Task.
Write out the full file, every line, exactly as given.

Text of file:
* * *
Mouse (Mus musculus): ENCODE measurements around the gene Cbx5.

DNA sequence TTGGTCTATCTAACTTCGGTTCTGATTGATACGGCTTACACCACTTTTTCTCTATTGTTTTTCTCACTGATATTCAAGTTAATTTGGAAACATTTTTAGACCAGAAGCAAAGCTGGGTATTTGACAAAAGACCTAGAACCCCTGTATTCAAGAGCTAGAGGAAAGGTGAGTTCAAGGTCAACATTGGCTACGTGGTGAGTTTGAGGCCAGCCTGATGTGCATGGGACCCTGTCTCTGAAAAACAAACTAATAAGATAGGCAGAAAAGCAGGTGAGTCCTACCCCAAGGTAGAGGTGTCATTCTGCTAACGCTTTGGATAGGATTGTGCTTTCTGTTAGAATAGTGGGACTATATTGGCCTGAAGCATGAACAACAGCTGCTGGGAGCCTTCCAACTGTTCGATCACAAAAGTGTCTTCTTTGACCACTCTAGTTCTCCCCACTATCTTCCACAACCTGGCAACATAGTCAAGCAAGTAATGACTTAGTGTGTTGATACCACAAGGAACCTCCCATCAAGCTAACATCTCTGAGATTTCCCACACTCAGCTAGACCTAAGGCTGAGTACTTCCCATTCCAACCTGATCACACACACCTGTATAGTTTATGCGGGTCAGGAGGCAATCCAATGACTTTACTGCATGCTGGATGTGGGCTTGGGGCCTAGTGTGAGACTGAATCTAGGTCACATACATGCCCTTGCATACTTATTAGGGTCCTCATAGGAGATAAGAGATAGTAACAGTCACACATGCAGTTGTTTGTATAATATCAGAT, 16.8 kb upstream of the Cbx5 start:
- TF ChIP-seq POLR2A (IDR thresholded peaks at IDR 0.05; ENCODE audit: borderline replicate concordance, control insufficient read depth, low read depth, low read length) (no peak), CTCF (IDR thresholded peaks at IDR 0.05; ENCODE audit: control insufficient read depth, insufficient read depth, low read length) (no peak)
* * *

Mouse (Mus musculus): ENCODE measurements around the gene Cbx5.

DNA sequence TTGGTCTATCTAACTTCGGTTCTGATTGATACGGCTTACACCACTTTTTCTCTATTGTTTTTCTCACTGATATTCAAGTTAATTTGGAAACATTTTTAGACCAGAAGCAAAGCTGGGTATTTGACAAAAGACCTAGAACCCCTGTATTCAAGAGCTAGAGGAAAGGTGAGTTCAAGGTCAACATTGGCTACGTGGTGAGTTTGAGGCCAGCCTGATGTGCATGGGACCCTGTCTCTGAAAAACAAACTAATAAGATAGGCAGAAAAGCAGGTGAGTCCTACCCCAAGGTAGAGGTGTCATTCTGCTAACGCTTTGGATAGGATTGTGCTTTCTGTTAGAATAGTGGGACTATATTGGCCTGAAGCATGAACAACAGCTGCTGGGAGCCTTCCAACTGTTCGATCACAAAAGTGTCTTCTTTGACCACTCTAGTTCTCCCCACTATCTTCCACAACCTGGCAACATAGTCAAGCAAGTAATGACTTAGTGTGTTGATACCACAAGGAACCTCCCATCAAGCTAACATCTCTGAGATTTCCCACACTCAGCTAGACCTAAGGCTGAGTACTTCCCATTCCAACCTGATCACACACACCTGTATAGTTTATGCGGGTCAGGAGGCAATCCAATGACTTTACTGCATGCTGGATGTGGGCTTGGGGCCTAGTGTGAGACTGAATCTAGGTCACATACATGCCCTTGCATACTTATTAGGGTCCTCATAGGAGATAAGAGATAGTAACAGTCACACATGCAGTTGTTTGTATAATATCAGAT, 16.8 kb upstream of the Cbx5 start:
- TF ChIP-seq POLR2A (IDR thresholded peaks at IDR 0.05; ENCODE audit: borderline replicate concordance, control insufficient read depth, low read depth, low read length) (no peak), CTCF (IDR thresholded peaks at IDR 0.05; ENCODE audit: control insufficient read depth, insufficient read depth, low read length) (no peak)